by Percy Bysshe Shelley
SCENE 5.3:

SCENE 5.4:

A HALL OF THE PRISON.

ENTER CAMILLO AND BERNARDO.

 CAMILLO: The Pope is stern; not to be moved or bent. He looked as calm and keen as is the engine Which tortures and which kills, exempt itself From aught that it inflicts; a marble form, A rite, a law, a custom: not a man. He frowned, as if to frown had been the trick Of his machinery, on the advocates Presenting the defences, which he tore And threw behind, muttering with hoarse, harsh voice: 'Which among ye defended their old father Killed in his sleep?' Then to another: 'Thou Dost this in virtue of thy place; 'tis well.' He turned to me then, looking deprecation, And said these three words, coldly: 'They must die.' 
 BERNARDO: And yet you left him not? 
 CAMILLO: I urged him still; Pleading, as I could guess, the devilish wrong Which prompted your unnatural parent's death. And he replied: 'Paolo Santa Croce Murdered his mother yester evening, And he is fled. Parricide grows so rife That soon, for some just cause no doubt, the young Will strangle us all, dozing in our chairs. Authority, and power, and hoary hair Are grown crimes capital. You are my nephew, You come to ask their pardon; stay a moment; Here is their sentence; never see me more Till, to the letter, it be all fulfilled.' 
 BERNARDO: O God, not so! I did believe indeed That all you said was but sad preparation For happy news. Oh, there are words and looks To bend the sternest purpose! Once I knew them, Now I forget them at my dearest need. What think you if I seek him out, and bathe His feet and robe with hot and bitter tears? Importune him with prayers, vexing his brain With my perpetual cries, until in rage He strike me with his pastoral cross, and trample Upon my prostrate head, so that my blood May stain the senseless dust on which he treads, And remorse waken mercy? I will do it! Oh, wait till I return!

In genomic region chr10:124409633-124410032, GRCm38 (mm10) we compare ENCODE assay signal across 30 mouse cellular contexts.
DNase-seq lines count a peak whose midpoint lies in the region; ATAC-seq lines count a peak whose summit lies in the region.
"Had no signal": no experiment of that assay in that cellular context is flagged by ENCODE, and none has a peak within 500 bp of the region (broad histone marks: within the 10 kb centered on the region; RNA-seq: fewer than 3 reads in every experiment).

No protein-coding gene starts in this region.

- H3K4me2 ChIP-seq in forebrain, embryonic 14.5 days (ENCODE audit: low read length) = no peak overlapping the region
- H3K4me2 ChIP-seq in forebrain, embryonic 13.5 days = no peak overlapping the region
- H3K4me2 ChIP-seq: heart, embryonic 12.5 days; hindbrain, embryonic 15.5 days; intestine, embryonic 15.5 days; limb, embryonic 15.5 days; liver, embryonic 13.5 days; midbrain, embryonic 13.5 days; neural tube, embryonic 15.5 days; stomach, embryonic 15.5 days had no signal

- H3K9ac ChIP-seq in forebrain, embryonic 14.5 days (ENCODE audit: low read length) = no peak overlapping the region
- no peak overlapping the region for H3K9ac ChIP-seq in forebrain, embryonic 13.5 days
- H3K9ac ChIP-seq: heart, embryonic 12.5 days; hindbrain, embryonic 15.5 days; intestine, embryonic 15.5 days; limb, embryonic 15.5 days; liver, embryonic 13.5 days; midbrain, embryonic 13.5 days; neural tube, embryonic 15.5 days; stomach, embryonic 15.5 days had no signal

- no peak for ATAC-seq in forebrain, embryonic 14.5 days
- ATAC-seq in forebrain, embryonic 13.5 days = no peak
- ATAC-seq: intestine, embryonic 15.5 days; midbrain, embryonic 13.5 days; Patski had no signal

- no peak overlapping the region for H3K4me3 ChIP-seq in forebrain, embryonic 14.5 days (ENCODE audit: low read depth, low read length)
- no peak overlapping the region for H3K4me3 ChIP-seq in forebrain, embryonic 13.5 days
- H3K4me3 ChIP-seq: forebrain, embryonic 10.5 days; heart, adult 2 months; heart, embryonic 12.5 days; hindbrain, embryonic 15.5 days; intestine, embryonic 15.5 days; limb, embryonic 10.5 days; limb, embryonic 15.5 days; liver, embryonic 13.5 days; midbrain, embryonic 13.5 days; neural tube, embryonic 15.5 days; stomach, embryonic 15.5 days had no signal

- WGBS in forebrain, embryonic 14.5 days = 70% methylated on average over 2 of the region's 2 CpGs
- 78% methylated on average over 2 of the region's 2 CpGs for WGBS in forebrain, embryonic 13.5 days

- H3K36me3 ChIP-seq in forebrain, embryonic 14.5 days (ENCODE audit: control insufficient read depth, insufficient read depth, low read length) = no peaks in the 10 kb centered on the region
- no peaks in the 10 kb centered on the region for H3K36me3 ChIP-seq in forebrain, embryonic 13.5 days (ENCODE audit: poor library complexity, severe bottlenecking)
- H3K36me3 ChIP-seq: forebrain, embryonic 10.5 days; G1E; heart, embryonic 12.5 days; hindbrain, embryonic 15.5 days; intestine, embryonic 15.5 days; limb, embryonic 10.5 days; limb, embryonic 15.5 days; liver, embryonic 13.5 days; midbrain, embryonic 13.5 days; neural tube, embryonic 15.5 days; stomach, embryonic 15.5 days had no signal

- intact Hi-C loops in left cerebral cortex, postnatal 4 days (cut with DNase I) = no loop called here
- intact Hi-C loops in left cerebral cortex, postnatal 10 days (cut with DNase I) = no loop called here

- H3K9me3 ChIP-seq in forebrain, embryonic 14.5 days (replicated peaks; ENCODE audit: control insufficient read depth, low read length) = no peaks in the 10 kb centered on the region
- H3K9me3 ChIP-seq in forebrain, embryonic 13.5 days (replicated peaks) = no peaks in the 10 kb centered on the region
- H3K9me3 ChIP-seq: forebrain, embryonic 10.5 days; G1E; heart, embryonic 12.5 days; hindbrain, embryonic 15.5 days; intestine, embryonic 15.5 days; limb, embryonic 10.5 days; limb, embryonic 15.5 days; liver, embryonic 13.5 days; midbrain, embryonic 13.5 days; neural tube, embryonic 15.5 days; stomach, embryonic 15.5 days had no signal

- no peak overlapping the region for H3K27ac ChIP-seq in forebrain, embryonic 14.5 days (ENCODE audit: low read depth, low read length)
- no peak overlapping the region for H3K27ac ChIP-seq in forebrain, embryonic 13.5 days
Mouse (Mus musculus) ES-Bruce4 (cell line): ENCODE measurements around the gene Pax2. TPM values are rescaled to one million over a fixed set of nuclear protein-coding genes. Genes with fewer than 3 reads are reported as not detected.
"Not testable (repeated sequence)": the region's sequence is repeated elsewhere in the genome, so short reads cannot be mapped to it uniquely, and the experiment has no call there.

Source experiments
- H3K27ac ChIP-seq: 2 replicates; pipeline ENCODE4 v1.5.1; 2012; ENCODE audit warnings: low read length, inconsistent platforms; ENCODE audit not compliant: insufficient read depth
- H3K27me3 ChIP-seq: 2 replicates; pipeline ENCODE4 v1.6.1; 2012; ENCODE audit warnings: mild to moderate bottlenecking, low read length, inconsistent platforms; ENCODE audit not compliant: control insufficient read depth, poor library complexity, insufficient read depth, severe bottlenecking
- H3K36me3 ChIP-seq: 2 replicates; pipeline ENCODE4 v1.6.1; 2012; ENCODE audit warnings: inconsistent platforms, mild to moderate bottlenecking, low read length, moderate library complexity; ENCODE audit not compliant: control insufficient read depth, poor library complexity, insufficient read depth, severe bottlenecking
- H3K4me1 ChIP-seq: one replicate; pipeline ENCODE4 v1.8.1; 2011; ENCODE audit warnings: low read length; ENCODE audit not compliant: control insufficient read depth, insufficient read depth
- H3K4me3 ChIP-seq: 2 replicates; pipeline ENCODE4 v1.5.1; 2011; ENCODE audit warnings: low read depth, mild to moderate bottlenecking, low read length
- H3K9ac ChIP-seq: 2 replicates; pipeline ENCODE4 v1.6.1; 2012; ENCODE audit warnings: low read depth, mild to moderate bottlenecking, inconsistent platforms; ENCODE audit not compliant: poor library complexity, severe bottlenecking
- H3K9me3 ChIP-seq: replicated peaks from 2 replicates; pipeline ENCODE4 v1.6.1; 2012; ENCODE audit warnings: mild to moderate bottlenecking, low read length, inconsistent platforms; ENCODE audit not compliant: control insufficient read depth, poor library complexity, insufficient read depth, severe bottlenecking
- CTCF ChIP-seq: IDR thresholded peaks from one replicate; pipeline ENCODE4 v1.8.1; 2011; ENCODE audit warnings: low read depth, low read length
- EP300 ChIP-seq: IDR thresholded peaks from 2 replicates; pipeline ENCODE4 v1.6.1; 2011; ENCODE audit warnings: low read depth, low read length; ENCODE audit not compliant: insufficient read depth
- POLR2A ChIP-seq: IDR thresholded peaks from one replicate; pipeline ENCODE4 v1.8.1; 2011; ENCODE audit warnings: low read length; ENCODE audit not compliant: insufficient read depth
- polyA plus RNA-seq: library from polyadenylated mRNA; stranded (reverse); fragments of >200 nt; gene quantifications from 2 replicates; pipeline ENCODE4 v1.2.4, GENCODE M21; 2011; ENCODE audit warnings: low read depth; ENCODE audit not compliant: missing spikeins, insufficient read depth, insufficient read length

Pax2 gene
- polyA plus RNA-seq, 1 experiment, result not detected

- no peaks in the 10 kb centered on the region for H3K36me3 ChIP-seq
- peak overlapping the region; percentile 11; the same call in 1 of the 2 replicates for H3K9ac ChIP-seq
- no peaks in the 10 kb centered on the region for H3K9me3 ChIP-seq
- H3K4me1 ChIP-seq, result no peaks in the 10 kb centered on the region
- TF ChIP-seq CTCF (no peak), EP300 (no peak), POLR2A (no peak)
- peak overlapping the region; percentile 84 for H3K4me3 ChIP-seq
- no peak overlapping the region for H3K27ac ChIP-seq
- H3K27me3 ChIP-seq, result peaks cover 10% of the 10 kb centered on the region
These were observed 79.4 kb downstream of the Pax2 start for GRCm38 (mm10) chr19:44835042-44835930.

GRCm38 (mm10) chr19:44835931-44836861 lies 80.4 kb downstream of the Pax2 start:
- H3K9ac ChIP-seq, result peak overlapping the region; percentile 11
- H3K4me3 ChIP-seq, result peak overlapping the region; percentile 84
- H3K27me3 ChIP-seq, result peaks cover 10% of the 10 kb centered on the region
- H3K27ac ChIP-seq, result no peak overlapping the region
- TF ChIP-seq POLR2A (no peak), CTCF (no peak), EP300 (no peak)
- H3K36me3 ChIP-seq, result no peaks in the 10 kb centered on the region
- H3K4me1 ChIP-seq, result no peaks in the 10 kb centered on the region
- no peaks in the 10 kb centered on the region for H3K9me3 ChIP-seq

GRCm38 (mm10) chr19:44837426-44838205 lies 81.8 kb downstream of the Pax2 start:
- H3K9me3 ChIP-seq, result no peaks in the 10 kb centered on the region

[RUSHES OUT.] 
 CAMILLO: Alas, poor boy! A wreck-devoted seaman thus might pray To the deaf sea. 
 [ENTER LUCRETIA, BEATRICE, AND GIACOMO, GUARDED.] 
 BEATRICE: I hardly dare to fear That thou bring'st other news than a just pardon. 
 CAMILLO: May God in heaven be less inexorable To the Pope's prayers than he has been to mine. Here is the sentence and the warrant. 
 BEATRICE [WILDLY]: O My God! Can it be possible I have To die so suddenly? So young to go Under the obscure, cold, rotting, wormy ground! To be nailed down into a narrow place; To see no more sweet sunshine; hear no more Blithe voice of living thing; muse not again Upon familiar thoughts, sad, yet thus lost- How fearful! to be nothing! Or to be... What? Oh, where am I? Let me not go mad! Sweet Heaven, forgive weak thoughts! If there should be No God, no Heaven, no Earth in the void world; The wide, gray, lampless, deep, unpeopled world! If all things then should be...my father's spirit, His eye, his voice, his touch surrounding me; The atmosphere and breath of my dead life! If sometimes, as a shape more like himself, Even the form which tortured me on earth, Masked in gray hairs and wrinkles, he should come And wind me in his hellish arms, and fix His eyes on mine, and drag me down, down, down! For was he not alone omnipotent On Earth, and ever present? Even though dead, Does not his spirit live in all that breathe, And work for me and mine still the same ruin, Scorn, pain, despair? Who ever yet returned To teach the laws of Death's untrodden realm? Unjust perhaps as those which drive us now, Oh, whither, whither? 
 LUCRETIA: Trust in God's sweet love, The tender promises of Christ: ere night, Think, we shall be in Paradise. 
 BEATRICE: 'Tis past! Whatever comes, my heart shall sink no more. And yet, I know not why, your words strike chill: How tedious, false, and cold seem all things. I Have met with much injustice in this world; No difference has been made by God or man, Or any power moulding my wretched lot, 'Twixt good or evil, as regarded me. I am cut off from the only world I know, From light, and life, and love, in youth's sweet prime. You do well telling me to trust in God; I hope I do trust in him. In whom else Can any trust? And yet my heart is cold.